I had one clue. Bruff’s daughter; Elizabeth Kate (born 1840/41) had married a Newson Garrett. This was one of the famous Garrett family of Snape and Leiston. I decided to ring the Longshop Museum at Leiston to see if they had any genealogical information which would help in the task. The man I spoke to there helped me make contact with a lady who was an expert on Garrett family history, Margaret Young.

She had the contact details of a lady who is a direct descendant of Elizabeth Kate and great great granddaughter of Peter Schuyler Bruff. Mrs Virginia Jani lives in Shepherd’s Bush in London. It was arranged for her and her two daughters (3 times granddaughters of Bruff) to come to the unveiling of the plaque on 17 June.

At the eleventh hour; Mike Cook was contacted by a man in Leeds named Peter Bruff. His grandfather was Peter John Bruff (born 1845) who emigrated to Norway and he himself was brought up in Bulawayo, Zimbabwe (formerly Northern Rhodesia). The family had moved there in about 1910. The Leeds-based Peter Bruff was therefore the great grandson of our Peter Schuyler. The former had seen mention of his ancestor on the Ipswich Society website and, of course, he and his wife were also invited to the unveiling.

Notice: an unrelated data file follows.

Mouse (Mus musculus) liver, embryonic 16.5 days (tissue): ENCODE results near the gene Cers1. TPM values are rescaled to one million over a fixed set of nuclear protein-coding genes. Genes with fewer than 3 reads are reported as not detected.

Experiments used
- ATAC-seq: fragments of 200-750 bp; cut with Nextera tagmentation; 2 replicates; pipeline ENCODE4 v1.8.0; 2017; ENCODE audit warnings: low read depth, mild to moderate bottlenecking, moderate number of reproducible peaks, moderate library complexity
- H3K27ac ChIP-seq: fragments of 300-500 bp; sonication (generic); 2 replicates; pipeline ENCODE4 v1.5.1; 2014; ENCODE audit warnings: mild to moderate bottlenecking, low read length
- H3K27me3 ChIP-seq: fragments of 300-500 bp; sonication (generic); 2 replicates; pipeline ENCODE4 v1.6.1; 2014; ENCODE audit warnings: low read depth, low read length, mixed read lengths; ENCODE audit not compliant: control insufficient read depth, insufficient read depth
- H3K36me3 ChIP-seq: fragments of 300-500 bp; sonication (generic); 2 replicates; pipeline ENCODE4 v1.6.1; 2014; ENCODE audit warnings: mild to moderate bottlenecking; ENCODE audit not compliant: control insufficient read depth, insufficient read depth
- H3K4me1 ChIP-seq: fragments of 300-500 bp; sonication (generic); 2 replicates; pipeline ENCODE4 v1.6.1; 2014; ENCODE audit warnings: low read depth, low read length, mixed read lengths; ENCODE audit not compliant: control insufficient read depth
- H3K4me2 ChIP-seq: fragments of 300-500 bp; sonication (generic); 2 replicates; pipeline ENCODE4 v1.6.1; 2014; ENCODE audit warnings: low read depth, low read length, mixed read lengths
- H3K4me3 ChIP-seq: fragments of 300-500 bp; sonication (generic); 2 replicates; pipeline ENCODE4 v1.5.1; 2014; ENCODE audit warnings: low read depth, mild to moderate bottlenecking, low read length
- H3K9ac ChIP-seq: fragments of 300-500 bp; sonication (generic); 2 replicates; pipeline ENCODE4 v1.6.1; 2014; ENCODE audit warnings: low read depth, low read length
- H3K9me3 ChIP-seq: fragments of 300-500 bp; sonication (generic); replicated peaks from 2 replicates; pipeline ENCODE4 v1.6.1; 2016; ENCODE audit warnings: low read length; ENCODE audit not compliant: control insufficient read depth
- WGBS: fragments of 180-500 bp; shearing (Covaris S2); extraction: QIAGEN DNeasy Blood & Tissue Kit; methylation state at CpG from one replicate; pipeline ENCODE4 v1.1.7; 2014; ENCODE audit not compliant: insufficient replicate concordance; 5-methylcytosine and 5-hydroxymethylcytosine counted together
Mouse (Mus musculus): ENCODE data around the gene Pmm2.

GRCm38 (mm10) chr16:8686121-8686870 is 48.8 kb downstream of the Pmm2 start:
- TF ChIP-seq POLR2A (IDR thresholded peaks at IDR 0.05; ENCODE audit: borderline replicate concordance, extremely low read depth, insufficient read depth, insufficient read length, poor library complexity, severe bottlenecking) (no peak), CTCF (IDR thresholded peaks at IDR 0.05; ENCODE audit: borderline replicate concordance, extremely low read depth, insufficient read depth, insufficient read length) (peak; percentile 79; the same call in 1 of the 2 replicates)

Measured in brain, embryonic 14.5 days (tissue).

On the morning of Monday 17 June 2019 a large group of people assembled at Ipswich Station. Our guests of honour, the descendants of Mr Bruff ,were present. After a short introduction by John Norman and myself, the plaque was unveiled by Mrs Jani and Mr Peter Bruff. Photographs were taken and an interview was conducted with Mrs Jani by Radio Suffolk. We all then adjourned to the Railway Hotel opposite for a finger buffet and drinks: the end of a successful blue plaque adventure.

My sincere thanks to Tony Marsden and especially Tony Robson for all their efforts in bringing this project to fruition.

Merv Russen